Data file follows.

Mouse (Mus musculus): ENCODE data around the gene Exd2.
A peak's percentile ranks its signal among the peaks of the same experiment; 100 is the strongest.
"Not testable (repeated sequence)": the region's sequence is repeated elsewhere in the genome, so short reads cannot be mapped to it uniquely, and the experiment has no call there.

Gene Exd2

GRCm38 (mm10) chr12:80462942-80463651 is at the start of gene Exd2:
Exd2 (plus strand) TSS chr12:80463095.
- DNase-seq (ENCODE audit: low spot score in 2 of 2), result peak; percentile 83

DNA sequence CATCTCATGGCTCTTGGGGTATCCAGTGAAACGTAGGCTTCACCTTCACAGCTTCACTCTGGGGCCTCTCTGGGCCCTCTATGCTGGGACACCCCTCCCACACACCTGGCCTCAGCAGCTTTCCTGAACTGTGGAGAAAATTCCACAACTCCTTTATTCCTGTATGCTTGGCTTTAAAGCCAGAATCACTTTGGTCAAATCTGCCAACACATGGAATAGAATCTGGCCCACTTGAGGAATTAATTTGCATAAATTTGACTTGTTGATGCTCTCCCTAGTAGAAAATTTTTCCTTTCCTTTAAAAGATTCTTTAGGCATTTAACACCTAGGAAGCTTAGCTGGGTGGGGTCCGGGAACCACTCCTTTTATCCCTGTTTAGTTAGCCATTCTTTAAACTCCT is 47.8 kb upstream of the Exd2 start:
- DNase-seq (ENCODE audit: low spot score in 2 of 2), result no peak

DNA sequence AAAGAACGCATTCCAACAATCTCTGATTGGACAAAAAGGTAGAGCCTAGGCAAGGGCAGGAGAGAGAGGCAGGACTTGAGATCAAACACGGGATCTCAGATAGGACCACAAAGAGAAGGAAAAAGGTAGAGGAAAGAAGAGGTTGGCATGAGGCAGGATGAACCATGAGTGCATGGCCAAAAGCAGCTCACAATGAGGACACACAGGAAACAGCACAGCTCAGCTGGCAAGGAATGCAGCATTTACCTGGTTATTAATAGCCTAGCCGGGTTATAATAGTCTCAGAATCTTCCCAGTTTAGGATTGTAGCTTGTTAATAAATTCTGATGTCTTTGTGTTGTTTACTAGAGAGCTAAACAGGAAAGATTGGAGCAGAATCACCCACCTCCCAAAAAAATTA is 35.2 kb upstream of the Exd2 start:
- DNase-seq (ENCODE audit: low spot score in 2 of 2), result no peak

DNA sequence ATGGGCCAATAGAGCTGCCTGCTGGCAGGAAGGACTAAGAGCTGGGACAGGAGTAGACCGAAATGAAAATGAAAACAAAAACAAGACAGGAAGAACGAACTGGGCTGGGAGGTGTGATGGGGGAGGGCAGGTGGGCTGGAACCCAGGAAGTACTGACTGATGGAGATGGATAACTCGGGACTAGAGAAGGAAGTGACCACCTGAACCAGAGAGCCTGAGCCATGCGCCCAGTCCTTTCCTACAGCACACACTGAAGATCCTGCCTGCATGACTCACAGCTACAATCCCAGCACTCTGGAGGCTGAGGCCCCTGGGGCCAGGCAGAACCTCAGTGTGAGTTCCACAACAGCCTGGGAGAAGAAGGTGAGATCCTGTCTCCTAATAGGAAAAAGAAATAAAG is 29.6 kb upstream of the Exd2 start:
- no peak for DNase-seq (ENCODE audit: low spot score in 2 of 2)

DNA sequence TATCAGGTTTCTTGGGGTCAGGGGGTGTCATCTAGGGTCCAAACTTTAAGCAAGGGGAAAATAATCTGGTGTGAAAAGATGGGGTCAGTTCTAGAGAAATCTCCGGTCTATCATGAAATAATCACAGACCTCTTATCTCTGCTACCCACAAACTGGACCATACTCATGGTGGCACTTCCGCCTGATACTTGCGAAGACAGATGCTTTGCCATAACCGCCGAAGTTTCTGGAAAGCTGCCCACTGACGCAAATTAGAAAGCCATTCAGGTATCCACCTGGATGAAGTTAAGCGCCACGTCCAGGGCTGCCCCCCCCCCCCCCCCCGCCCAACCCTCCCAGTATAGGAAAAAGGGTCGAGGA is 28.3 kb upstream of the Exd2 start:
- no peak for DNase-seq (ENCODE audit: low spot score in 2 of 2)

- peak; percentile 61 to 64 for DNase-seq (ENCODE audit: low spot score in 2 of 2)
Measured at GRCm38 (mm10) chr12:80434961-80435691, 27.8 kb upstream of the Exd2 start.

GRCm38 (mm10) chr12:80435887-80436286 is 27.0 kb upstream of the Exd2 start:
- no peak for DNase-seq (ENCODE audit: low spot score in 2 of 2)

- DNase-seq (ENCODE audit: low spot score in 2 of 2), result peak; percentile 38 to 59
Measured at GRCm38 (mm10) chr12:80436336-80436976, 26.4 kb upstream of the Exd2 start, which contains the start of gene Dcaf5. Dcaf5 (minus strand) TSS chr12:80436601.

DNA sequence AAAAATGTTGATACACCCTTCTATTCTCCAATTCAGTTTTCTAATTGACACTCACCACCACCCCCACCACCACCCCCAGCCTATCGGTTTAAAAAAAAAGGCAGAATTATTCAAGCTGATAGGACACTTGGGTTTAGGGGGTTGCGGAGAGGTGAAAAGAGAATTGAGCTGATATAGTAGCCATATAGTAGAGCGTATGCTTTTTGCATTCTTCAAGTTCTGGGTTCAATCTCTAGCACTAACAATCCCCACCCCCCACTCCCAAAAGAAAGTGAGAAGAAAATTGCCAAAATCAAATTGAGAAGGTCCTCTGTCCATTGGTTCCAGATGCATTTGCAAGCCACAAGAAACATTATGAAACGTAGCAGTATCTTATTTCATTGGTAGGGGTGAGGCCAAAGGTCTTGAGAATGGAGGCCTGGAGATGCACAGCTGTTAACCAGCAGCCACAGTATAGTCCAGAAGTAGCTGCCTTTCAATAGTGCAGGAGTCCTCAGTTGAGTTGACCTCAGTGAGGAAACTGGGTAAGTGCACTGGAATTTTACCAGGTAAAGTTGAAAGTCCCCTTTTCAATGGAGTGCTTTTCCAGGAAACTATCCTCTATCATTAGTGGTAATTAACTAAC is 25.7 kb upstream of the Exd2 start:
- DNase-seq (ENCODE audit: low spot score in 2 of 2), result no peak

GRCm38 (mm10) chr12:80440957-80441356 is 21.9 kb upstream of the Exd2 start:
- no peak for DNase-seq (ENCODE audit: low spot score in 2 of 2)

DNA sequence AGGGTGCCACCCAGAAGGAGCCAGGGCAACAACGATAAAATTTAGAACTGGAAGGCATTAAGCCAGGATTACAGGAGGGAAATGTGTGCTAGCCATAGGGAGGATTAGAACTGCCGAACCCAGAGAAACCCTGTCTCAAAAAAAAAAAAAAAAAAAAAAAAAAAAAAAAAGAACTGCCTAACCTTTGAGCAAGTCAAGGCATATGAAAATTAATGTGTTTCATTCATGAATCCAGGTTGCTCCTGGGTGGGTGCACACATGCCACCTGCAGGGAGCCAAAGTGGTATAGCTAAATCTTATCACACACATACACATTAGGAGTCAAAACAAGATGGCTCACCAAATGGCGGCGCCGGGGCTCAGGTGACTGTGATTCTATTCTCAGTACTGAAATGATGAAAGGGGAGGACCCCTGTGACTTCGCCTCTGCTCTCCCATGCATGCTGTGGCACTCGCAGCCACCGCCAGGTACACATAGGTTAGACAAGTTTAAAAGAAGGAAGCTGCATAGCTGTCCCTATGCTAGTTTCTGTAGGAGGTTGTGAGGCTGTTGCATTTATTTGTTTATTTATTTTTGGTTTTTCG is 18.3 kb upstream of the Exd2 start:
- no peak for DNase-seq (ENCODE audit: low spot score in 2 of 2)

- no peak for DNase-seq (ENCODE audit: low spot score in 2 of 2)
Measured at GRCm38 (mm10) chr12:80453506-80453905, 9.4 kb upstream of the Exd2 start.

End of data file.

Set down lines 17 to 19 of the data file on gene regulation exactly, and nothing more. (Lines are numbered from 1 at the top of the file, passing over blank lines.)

Measured at GRCm38 (mm10) chr12:80434961-80435691, 27.8 kb upstream of the Exd2 start.

GRCm38 (mm10) chr12:80435887-80436286 is 27.0 kb upstream of the Exd2 start:
- no peak for DNase-seq (ENCODE audit: low spot score in 2 of 2)